A critical impact
When Glenn opened up a dialogue regarding catalytic converter thefts on Facebook and the Nextdoor app, she was surprised by the responses she received.
“So many people chimed in,” Glenn said. “‘We were hit,’ ‘my neighbors were hit,’ ‘we’ve had to buy a new car.’” Glenn began to feel that what was such a widespread issue was not being taken seriously enough.
When catalytic converters are stolen from a vehicle, that vehicle should not be driven. It will still operate, mechanics say, but not optimally for vehicle lifespan and safety. Victims of theft can be left without a fully functioning automobile for what has the potential to become a lengthy period of time.
“This has a critical impact on our economy, from my perspective,” Glenn said. “You need transportation to go to work. You’ve been immobilized from an auto theft and it’s not a bigger issue? Why not? Why isn’t it?”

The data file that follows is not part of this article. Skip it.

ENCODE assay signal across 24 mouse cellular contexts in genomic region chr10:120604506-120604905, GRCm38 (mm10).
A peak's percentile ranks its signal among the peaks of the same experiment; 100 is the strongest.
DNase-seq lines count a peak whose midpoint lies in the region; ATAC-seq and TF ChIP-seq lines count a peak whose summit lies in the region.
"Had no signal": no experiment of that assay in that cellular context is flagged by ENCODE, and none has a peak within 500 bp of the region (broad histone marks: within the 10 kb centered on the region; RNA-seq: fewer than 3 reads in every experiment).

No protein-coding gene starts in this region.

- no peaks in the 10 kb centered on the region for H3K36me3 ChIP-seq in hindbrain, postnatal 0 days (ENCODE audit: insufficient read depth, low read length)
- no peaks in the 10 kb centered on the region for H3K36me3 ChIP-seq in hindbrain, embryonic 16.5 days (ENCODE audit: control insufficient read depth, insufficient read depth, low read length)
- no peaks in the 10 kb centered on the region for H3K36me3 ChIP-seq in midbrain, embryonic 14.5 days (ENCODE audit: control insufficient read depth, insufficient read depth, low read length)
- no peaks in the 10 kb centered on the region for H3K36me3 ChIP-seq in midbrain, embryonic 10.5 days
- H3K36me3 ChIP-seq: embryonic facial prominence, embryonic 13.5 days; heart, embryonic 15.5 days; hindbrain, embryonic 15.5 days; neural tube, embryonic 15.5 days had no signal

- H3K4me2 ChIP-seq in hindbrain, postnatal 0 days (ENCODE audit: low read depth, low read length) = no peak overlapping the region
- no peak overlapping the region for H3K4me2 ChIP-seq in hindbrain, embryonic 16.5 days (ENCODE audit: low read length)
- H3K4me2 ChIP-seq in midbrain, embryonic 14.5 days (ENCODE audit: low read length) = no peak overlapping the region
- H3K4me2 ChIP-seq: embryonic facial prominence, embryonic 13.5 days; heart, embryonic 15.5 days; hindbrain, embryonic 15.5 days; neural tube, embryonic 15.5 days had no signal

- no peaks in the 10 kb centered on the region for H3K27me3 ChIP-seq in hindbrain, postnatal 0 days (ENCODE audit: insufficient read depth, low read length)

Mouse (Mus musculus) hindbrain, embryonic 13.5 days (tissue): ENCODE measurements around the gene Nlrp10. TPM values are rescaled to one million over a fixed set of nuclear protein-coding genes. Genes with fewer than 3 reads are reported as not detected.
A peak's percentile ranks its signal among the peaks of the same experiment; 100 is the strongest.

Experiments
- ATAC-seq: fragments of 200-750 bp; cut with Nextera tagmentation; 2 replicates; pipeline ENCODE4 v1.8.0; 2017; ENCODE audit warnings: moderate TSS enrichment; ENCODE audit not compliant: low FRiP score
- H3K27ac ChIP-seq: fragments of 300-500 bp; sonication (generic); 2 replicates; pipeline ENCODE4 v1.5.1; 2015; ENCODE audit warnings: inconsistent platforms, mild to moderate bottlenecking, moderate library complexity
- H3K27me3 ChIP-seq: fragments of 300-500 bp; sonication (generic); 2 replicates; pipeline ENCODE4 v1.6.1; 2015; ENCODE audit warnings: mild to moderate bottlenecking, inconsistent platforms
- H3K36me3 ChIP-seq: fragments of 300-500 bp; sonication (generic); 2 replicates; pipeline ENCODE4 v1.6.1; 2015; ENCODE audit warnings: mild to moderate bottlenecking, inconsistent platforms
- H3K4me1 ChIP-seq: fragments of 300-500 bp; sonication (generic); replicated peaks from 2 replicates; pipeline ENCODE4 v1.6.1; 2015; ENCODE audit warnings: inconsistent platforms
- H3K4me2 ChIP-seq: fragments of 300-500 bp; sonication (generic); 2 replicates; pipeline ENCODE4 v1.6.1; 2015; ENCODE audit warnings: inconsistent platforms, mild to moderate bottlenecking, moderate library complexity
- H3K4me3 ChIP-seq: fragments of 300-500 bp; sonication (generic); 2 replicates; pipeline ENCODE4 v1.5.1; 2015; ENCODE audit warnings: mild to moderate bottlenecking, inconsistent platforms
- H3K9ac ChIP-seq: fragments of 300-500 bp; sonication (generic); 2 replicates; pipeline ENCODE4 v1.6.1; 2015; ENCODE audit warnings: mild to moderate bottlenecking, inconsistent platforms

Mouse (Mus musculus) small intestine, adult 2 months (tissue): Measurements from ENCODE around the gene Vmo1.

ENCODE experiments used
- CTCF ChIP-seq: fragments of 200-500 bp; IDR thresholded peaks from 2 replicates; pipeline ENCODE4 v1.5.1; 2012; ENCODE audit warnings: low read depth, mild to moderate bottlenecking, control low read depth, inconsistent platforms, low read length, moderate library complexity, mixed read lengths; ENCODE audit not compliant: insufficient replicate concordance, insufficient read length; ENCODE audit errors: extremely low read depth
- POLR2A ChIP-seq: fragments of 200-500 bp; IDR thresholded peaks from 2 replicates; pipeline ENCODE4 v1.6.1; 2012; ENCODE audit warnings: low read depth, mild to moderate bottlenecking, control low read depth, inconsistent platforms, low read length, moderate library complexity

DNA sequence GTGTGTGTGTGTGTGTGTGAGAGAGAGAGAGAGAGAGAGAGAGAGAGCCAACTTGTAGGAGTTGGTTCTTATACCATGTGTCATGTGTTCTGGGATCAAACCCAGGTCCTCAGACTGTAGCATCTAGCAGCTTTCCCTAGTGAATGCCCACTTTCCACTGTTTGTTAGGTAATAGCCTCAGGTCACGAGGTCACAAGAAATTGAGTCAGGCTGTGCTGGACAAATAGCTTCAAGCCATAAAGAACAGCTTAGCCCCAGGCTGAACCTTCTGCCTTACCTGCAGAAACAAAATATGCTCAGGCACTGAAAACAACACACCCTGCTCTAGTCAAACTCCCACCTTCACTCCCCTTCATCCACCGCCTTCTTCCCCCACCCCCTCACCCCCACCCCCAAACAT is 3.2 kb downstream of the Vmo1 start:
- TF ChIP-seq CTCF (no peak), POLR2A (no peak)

Police work to curb thefts
As of late November 2021, the San Diego County Sheriff’s department had received 461 catalytic converter theft reports since January 2021. According to Lt. Amber Baggs, the department is conducting high visibility patrols to deter thieves and utilizing investigative tools to track culprits.
The San Diego city police department saw an even larger number of catalytic converter thefts during 2021. They had roughly 1,300 reports and have been encouraging residents to park in well-lit areas.
Lt. Bode Berreth of the Escondido Police Department said their officers are committed to cracking down on this regional issue.
Thieves typically steal the converters at night by sliding under a vehicle and removing the converter with a saw. Generally those whose vehicles have been targeted won’t realize that there has been a theft until they get into their car in the morning, turn it on, and hear a loud noise.
For a car part that is easy to steal, replacing it is a difficult task and leaves a hefty dent in the pockets of victims.